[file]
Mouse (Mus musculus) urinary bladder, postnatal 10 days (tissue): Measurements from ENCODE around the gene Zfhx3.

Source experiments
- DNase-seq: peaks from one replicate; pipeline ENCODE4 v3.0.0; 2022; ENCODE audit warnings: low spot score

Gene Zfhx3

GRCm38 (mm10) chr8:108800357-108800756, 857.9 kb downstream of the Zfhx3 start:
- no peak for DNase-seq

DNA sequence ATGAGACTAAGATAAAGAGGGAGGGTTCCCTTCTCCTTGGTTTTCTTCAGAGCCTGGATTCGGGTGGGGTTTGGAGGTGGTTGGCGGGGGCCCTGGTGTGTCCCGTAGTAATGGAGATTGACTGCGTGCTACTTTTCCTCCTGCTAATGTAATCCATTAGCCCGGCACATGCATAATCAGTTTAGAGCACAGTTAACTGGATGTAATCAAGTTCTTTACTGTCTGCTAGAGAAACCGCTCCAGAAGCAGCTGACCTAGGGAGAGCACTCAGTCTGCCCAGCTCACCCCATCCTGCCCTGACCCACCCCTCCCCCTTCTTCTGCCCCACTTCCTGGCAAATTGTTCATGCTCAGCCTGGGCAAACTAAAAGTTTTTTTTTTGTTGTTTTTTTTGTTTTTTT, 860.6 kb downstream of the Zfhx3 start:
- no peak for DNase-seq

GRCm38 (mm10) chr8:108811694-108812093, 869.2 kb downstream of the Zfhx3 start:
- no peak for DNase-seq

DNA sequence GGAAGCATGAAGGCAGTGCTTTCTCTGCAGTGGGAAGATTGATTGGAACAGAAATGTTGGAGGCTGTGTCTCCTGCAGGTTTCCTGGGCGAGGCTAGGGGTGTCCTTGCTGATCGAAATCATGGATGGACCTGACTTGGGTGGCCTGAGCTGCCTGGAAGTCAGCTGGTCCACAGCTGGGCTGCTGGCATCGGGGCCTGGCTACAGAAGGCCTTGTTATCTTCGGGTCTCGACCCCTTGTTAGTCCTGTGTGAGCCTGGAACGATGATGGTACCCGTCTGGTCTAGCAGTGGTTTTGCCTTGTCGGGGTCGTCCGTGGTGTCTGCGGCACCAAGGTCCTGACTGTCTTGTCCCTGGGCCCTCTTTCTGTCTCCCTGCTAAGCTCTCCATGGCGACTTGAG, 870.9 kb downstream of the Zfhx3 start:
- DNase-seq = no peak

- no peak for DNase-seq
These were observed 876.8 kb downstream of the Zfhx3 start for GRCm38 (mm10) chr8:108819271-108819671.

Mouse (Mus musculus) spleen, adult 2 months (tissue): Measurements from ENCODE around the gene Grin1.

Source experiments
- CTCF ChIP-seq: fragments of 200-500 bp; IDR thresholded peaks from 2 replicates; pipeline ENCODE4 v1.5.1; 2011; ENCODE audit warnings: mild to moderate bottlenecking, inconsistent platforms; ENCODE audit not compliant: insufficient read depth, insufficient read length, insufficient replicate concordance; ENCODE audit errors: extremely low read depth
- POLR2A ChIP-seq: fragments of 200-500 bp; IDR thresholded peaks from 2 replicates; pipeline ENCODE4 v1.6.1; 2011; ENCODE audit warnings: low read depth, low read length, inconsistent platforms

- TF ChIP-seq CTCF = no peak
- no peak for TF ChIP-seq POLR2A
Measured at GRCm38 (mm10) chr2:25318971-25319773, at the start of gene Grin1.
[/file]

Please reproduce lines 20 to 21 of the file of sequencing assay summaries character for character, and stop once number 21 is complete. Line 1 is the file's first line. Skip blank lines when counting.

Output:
- no peak for TF ChIP-seq POLR2A
Measured at GRCm38 (mm10) chr2:25318971-25319773, at the start of gene Grin1.